All around us are businesses that have been around for decades, and some even for hundreds of years. The entrepreneurs who built these businesses are long gone, yet the companies continue to innovate by generating new products and services, sometimes expanding into humongous organizations.
Many of the founders would be totally astounded if they were ever to return and see what they started!
How do these companies survive and thrive without their founders?
These companies have been able to re-invent themselves continuously and find new entrepreneurial leadership to take them forward.
As an exercise, why don’t you draw a list of companies that you deal with, or know that have been there for a long time. Ask yourself, “Who started this company?”
All these great companies were once started by young entrepreneurs just like you are right now. Long before they became global economic powerhouses, young entrepreneurs toiled for years to get capital, to hire people… Well, to deal with all the challenges YOU are dealing with right now!
Have you ever stopped to imagine just how much profit companies like Coca-Cola, Barclays Bank, Boeing, Mercedes-Benz, and many others have generated since their founders died?
Where do those profits go now, since some of their founders no longer even have heirs to the great wealth machines they created?
These giant companies are listed on stock exchanges in the country of their founders, as well as other global exchanges. Their shares are now mostly owned by pension funds, and insurance companies, as well as private individuals. You might even be enjoying some of the profits through your pension fund, or insurance policy!
You’ll often hear politicians from the countries where these companies come from talk proudly refer to “our” companies or “our” national assets, or “our” champions… and let me tell you, those politicians will go out and fight for those companies to ensure they’re successful, because they know they bring lasting prosperity and national prestige back to the mother country.
Africa has to build its own, just like China, India, Brazil and many others are now doing. We have to build and support our own wealth creation machines — companies that will fight in the global market place for us, even after the founder has long gone. And we have to do this without protectionism and xenophobia.
There are a number of simple things we have to do. Here are just a few:
1. The entrepreneurs who build these companies must build them for the LONG term. This means we (as entrepreneurs) must first allow the business to become separate from us (as I said in Part One of this series). Then allow the business to become an institution that could function effectively without us (as founding entrepreneurs).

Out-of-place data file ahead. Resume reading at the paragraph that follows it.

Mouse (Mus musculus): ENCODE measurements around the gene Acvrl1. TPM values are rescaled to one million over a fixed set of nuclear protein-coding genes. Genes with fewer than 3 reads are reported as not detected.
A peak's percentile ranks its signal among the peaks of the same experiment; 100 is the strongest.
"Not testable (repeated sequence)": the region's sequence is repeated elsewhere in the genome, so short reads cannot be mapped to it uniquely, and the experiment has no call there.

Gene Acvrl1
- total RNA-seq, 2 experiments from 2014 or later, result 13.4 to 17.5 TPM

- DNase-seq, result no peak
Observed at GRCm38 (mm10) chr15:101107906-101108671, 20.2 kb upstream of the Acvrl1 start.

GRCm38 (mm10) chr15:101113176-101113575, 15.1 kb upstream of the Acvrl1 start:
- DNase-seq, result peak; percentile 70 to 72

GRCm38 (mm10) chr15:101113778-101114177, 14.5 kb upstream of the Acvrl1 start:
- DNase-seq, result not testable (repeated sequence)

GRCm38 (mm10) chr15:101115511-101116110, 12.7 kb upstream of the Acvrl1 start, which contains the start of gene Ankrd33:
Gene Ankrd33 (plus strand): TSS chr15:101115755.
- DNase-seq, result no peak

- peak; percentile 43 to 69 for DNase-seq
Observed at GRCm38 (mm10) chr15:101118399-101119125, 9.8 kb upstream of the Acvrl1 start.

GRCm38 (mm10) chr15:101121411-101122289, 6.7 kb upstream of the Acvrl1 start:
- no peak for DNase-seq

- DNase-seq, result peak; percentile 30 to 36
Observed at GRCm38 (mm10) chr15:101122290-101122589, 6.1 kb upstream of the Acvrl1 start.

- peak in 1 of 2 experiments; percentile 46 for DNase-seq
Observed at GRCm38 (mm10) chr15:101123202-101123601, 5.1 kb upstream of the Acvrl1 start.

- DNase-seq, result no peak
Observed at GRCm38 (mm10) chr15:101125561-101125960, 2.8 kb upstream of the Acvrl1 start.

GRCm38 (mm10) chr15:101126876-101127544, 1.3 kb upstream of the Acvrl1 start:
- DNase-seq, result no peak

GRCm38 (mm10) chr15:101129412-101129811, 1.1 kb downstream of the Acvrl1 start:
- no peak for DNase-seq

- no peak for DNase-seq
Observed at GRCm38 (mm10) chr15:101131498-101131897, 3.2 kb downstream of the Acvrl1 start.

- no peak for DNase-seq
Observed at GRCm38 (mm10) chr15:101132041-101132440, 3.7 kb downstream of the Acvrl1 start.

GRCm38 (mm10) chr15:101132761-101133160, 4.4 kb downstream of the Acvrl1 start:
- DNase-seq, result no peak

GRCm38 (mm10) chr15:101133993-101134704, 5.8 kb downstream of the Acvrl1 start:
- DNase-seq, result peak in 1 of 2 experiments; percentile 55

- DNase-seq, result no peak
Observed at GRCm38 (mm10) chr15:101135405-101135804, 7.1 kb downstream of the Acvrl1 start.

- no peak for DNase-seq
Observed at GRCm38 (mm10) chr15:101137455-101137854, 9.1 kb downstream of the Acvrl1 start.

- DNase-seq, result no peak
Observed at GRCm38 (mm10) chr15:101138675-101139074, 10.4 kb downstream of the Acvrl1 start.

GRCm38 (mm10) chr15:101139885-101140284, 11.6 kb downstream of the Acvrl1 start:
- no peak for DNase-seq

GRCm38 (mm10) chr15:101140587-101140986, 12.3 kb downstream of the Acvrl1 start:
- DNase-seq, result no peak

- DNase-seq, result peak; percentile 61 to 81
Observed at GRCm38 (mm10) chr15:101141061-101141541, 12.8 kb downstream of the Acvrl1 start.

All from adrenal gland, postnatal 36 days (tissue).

2. We must allow our businesses to hire professionals (some of whom will be entrepreneurs themselves).
3. We must ensure the company has an institutional DNA that allows it to grow even without us as founders.
This calls for citizens to see beyond the entrepreneurs who set them up. This isn’t easy in Africa, because our historical experience was from multinational companies that we saw as belonging to others.
It calls for a change of mindset towards our own companies, particularly by policy makers.
For example, you might not like the flamboyant guy who runs around with a flashy car, but what if he leaves behind your country’s own Apple? (There were a lot of people who thought Steve Jobs was arrogant and anti-social when he was alive, but let me tell you, the American economy is oiled by billions generated today by the company he left them).
We must think beyond the individual who sets up and runs a business (even if we don’t like their lifestyle or political views). Our common “wealth” will come from our ability to support the institutional development of our own African companies!
At the national level, we must start looking at the businesses created by our entrepreneurs, irrespective of their size today, as “national enterprises.” There should be no difference between so called “private” enterprise and a state-owned company. They are both national enterprises, even if they are foreign owned (100%).
(I don’t teach politics; I teach economic national prosperity.)
As an exercise today, I would like you to list some national and pan-African businesses that you believe are or will become our future African champions. I want to see a minimum of 10 such companies from you!
One day you will be as proud of an African company as China is proud of Huawei and America is of Coca-Cola.
To be continued. . .
Author: Strive Masiyiwa